Back Pain? You May Have a Herniated Disc

According to the American Academy of Orthopedic Surgeons, between 60% and 80% of people in the United States will experience low back pain at some point in their lives. Herniated discs are considered the cause in a high percentage of all sufferers.

The spinal column is made up of 26 bones, called vertebrae. In between the vertebrae are soft discs that cushion them. A herniated disc occurs when one of these discs rupture and begin to irritate nearby nerves. This can cause a person to experience arm or leg pain, numbness or tingling, and/or muscle weakness.

“Herniated discs commonly occur in the lower back, and often in the neck as well. In both instances, a herniated disc can be very painful,” explained Dr. Nader Paksima, Chairman of the Division of Orthopedic Surgery at Jamaica Hospital.

Dr. Paksima, adds: “With inflamed spinal nerves and intense pressure on these nerves, the pain experienced by someone with a herniated disc can be debilitating and lead to further problems.”

There are several risk factors that can increase the likelihood of suffering from a herniated disc. In addition to gradual wear and tear, the following risk factors can also cause a herniated disc:

  • being male
  • improper lifting
  • being overweight
  • repetitive activities that strain your spine
  • frequent driving
  • sedentary lifestyle
  • smoking

Being aware of these risk factors is extremely important as people can have a herniated disc, in the neck or back, without knowing it. Sometimes, spinal images show a herniated disc although the person has no symptoms.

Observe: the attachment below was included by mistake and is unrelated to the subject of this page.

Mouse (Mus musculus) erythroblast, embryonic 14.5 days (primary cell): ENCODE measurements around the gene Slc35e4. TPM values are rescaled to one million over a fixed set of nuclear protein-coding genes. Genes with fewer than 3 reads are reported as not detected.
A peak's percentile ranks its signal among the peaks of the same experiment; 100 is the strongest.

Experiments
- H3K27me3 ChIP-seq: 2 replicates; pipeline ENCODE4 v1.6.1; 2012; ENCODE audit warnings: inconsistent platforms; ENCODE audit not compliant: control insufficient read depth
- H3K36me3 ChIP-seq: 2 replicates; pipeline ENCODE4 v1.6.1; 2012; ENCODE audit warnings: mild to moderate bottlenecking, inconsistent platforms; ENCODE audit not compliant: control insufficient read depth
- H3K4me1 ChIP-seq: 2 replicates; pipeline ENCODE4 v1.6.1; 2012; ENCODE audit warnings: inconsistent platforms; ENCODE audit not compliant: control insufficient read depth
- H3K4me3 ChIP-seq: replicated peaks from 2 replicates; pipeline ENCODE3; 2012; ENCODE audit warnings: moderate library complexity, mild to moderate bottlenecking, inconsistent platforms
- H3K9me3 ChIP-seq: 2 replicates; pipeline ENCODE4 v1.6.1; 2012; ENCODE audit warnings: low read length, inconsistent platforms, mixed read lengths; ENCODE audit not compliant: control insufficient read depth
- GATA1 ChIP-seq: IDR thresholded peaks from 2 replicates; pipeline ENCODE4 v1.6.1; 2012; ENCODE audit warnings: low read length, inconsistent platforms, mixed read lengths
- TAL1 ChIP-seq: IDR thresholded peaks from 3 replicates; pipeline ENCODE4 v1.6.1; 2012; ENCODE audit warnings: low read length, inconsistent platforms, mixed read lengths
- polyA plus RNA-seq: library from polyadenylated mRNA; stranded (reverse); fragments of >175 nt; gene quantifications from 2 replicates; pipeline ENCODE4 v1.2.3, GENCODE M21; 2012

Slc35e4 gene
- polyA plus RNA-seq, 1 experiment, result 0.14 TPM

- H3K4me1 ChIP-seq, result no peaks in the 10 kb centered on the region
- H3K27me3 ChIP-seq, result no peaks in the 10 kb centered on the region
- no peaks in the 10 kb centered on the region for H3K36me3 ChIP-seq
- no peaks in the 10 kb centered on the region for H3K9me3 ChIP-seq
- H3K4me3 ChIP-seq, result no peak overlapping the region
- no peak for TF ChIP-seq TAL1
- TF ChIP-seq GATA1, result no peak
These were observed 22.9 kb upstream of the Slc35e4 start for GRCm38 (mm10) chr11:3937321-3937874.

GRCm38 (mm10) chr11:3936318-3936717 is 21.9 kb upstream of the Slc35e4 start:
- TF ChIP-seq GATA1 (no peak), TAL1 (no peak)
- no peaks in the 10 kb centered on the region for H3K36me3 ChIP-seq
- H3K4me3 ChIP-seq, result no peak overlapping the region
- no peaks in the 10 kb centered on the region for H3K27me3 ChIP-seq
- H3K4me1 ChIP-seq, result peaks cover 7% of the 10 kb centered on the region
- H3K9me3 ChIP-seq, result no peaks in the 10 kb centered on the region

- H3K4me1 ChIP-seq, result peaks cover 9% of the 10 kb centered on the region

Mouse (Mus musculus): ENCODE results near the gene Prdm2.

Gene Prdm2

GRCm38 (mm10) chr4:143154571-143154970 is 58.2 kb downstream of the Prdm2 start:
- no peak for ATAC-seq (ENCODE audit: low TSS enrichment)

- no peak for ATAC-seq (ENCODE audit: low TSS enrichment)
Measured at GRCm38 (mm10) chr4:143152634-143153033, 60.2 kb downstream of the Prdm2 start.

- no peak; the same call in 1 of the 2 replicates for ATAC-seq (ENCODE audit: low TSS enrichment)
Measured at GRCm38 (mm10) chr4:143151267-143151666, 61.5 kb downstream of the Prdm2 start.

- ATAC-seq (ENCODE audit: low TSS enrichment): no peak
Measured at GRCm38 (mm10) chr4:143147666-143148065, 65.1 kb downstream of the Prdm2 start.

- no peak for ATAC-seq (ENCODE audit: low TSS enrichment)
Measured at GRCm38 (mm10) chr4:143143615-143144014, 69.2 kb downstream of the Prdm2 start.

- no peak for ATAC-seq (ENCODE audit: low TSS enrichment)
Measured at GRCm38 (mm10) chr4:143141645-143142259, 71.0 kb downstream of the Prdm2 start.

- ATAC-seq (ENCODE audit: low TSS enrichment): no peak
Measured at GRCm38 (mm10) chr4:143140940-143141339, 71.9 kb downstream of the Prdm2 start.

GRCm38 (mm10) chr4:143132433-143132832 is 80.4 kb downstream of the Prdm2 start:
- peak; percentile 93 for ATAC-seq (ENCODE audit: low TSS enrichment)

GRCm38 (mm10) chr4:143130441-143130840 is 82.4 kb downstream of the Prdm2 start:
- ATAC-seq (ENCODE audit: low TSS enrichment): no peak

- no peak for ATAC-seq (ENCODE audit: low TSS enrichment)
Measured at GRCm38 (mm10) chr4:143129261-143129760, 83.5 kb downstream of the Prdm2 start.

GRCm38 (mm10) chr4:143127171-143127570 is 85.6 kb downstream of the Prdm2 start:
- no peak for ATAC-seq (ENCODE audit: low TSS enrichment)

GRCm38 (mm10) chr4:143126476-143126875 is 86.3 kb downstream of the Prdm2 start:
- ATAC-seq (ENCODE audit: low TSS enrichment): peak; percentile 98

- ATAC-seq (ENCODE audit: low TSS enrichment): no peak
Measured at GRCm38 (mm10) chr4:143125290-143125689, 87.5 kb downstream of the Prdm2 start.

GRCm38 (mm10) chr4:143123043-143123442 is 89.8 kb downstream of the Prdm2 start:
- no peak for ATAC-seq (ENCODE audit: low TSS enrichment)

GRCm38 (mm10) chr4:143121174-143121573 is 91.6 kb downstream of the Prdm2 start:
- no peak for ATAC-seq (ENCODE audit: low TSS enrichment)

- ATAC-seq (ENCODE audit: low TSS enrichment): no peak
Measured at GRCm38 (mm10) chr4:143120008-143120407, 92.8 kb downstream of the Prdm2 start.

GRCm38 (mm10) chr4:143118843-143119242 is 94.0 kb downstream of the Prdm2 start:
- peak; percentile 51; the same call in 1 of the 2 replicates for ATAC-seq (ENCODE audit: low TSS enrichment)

Physicians can diagnose a herniated disc with either a physical exam or imaging tests. Most people usually recover with rest, pain and anti-inflammatory medicines, and physical therapy. In some cases, herniated discs are treated with surgery.

If you’re experiencing neck or back pain that travels down your arm or leg, or is accompanied by numbness, tingling or weakness, you should seek medical help. To schedule an appointment with one of Jamaica Hospital’s orthopedic surgeons, please call 718-206-6923.



All content of this newsletter is intended for general information purposes only and is not intended or implied to be a substitute for professional medical advice, diagnosis or treatment. Please consult a medical professional before adopting any of the suggestions on this page. You must never disregard professional medical advice or delay seeking medical treatment based upon any content of this newsletter. PROMPTLY CONSULT YOUR PHYSICIAN OR CALL 911 IF YOU BELIEVE YOU HAVE A MEDICAL EMERGENCY.